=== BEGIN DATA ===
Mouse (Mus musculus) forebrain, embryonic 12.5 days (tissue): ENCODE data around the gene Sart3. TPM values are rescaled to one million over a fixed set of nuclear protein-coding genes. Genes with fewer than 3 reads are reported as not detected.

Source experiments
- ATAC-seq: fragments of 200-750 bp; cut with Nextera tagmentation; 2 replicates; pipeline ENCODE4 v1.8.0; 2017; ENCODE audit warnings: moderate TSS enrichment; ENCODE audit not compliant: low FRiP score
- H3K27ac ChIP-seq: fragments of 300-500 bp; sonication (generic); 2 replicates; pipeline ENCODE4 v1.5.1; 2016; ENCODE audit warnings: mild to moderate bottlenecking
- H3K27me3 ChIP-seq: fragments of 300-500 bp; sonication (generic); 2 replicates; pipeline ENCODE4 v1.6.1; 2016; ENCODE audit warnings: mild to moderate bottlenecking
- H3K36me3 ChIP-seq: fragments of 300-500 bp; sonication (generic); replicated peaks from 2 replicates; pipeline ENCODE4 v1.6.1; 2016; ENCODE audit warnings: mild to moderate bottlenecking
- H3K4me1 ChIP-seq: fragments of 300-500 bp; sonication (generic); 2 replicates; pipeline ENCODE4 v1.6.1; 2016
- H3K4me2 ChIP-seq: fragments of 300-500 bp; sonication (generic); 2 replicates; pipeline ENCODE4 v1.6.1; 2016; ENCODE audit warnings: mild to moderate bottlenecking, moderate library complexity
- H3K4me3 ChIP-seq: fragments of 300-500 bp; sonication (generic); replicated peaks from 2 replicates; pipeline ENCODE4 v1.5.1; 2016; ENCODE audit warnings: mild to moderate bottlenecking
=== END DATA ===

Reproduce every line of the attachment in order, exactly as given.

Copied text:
Mouse (Mus musculus) forebrain, embryonic 12.5 days (tissue): ENCODE data around the gene Sart3. TPM values are rescaled to one million over a fixed set of nuclear protein-coding genes. Genes with fewer than 3 reads are reported as not detected.

Source experiments
- ATAC-seq: fragments of 200-750 bp; cut with Nextera tagmentation; 2 replicates; pipeline ENCODE4 v1.8.0; 2017; ENCODE audit warnings: moderate TSS enrichment; ENCODE audit not compliant: low FRiP score
- H3K27ac ChIP-seq: fragments of 300-500 bp; sonication (generic); 2 replicates; pipeline ENCODE4 v1.5.1; 2016; ENCODE audit warnings: mild to moderate bottlenecking
- H3K27me3 ChIP-seq: fragments of 300-500 bp; sonication (generic); 2 replicates; pipeline ENCODE4 v1.6.1; 2016; ENCODE audit warnings: mild to moderate bottlenecking
- H3K36me3 ChIP-seq: fragments of 300-500 bp; sonication (generic); replicated peaks from 2 replicates; pipeline ENCODE4 v1.6.1; 2016; ENCODE audit warnings: mild to moderate bottlenecking
- H3K4me1 ChIP-seq: fragments of 300-500 bp; sonication (generic); 2 replicates; pipeline ENCODE4 v1.6.1; 2016
- H3K4me2 ChIP-seq: fragments of 300-500 bp; sonication (generic); 2 replicates; pipeline ENCODE4 v1.6.1; 2016; ENCODE audit warnings: mild to moderate bottlenecking, moderate library complexity
- H3K4me3 ChIP-seq: fragments of 300-500 bp; sonication (generic); replicated peaks from 2 replicates; pipeline ENCODE4 v1.5.1; 2016; ENCODE audit warnings: mild to moderate bottlenecking